MANY LOCAL residents have a soft spot for the unique music and accompanying history that have been generated for generations in Nashville, Tenn. It’s the home of the Grand Ole Opry and many entertainment icons — not all of them purely practitioners of the country genre. It’s also an exciting destination aside from the music — a cosmopolitan city that has seen much economic and cultural growth over the past few decades.

So as we learned about the destructive bomb that was detonated there on Christmas Day, our hearts went out to Music City U.S.A.

Around 1:22 a.m. on Christmas morning, Anthony Warner, 63, parked his RV on Second Avenue North, a downtown Nashville street in a block filled with restaurants, music venues, bars and clothing stores. Through loudspeakers, he played Petula Clark’s 1964 hit song “Downtown.”

Several hours later, a pre-recorded warning from the RV said “that a potential bomb would detonate in 15 minutes,” according to Nashville police.

A police officer happened to be on the scene, responding to a report of gunfire. He called for backup and he and his fellow officers began knocking on doors and evacuating the area.

Just before dawn, the RV exploded. The blast lit up the sky and flung debris for blocks. Videos posted online showed considerable property damage, including one building with its front wall completely shattered and a window in an apartment several blocks away damaged by shrapnel.

Three people were hospitalized with minor injuries. One officer on the scene was knocked down by the explosion and another suffered temporary hearing loss.

Afterward, local, state and federal investigators scoured the area. Tennessee Highway Patrol officers found a vehicle identification number for the RV among the rubble, which helped the police identify Warner, along with his remains, scattered throughout the wreckage.

So far, police say he acted alone. His motive is unknown.

We’re grateful that no one else was killed and we join others in praising the police who responded to the threat by approaching the danger rather than running away.

We’ll likely learn more about Warner, but right now we know little beyond the bare facts that he was an electrician and an information technology contractor.

Neighbors described him as “quiet” and “a nice guy.”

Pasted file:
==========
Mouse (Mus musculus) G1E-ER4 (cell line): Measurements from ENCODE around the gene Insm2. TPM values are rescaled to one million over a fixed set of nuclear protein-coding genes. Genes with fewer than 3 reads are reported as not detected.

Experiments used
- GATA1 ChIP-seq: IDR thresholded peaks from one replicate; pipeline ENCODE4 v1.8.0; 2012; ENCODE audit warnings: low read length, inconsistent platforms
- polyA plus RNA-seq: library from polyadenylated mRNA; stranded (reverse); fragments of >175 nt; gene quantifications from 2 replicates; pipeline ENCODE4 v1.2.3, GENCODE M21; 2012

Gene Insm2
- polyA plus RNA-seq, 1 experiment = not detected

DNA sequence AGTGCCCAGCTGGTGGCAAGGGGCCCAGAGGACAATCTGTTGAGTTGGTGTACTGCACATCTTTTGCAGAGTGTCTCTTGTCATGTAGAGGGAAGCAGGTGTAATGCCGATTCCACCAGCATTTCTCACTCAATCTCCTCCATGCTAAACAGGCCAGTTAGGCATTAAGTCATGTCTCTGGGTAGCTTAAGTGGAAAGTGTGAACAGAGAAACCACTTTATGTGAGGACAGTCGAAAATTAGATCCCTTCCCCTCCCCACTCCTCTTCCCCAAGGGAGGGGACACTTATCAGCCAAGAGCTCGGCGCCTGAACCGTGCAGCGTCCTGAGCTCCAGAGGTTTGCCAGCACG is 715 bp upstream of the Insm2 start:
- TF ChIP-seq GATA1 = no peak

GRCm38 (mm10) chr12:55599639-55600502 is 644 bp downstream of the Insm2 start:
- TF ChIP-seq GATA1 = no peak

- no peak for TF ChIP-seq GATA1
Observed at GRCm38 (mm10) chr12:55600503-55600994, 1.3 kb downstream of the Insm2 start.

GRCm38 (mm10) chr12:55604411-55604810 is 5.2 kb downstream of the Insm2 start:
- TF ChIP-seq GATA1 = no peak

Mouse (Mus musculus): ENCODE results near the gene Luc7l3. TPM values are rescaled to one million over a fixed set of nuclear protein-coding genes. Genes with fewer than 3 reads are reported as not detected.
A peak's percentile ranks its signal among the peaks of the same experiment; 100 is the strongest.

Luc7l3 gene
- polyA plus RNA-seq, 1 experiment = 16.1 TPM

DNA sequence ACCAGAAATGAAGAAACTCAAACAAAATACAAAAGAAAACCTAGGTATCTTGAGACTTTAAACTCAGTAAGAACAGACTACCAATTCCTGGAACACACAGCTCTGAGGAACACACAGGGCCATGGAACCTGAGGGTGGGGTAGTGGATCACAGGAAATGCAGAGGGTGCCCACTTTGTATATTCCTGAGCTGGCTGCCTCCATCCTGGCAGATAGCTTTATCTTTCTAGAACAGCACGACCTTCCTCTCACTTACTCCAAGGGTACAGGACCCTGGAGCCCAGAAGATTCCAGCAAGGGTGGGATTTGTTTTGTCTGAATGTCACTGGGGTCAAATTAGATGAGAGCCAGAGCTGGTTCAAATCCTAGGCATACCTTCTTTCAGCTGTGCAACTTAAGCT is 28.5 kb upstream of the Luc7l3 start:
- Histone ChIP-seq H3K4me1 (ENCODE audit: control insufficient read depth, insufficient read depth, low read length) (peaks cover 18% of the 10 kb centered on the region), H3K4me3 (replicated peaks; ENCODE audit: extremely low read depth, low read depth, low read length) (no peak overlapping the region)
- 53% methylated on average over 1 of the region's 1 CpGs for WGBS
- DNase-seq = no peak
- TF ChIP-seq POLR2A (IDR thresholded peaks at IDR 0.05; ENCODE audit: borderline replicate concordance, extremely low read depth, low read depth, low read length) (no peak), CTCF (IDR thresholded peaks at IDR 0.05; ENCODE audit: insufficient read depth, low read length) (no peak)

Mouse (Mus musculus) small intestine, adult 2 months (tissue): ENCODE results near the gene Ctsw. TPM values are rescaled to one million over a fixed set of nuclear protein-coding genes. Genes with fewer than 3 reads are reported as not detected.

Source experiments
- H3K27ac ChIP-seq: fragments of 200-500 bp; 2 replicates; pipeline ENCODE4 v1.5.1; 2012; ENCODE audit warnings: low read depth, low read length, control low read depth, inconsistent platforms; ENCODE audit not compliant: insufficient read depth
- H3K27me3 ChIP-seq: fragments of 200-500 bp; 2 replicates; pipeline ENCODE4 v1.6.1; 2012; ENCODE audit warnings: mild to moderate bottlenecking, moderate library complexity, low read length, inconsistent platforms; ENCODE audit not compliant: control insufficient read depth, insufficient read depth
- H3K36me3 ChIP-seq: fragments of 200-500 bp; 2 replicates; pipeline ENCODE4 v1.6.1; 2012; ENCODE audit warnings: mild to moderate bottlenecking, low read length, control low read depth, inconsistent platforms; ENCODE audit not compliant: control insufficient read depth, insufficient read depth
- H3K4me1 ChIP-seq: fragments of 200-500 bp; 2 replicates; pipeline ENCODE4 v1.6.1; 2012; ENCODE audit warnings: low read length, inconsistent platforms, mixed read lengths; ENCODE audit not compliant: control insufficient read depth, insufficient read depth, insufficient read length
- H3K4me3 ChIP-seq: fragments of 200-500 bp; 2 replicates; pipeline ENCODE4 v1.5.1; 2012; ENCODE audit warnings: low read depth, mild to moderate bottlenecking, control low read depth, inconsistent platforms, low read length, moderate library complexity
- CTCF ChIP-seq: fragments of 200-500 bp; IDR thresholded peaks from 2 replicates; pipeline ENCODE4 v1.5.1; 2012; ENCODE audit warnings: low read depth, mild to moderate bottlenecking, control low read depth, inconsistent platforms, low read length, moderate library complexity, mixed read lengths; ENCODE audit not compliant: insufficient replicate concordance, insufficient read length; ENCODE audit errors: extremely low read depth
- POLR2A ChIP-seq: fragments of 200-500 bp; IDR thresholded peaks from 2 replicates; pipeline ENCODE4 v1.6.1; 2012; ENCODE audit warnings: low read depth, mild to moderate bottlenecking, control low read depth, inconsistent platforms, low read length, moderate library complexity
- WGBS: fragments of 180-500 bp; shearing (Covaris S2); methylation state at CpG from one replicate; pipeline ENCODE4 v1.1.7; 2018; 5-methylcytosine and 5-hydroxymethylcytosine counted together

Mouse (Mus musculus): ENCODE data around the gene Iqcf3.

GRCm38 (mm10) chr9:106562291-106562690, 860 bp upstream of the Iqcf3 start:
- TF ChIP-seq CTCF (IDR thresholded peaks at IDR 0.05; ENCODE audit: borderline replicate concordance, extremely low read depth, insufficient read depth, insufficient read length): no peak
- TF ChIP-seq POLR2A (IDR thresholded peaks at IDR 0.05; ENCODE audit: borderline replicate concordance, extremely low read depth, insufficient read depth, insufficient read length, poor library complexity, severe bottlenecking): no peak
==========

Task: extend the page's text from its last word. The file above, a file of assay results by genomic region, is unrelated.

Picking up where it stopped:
Some are debating how to define the incident: domestic terrorism? Suicide bombing?

As we write, there seems to be no intent to terrorize for any ideological purpose. But officials have called the act a suicide mission.

“These pieces of information will help us understand the suspect’s motives,” Douglas Korneski, the special agent in charge of the FBI field office in Memphis, said. “None of those answers will ever be enough for those who have been affected by this event.”

Whatever motive is found, whatever label it carries, we’re not beyond feeling shocked that such a thing could happen.

Just a decade ago, Nashville and surrounding areas were hit by a devastating flood, the likes of which the city had never seen before. Homes and businesses were destroyed and lives were lost.

Then, Nashville rebuilt.

Like our communities, Nashville and its industries have been affected harshly by COVID-19. Beloved country music pioneer Charley Pride died Dec. 12, a victim of COVID. We can’t help wishing that he and those around him had taken better precautions.

There will always be tragedies like this, and we will always try to make sense of them. Some will become clear over time; others will remain mysteries. Still, we go on with our lives.

The events in Nashville are a reminder of the commonality we have with people in other parts of the country — and, perhaps, with a sense of gratitude that we have been spared from such tragedies.

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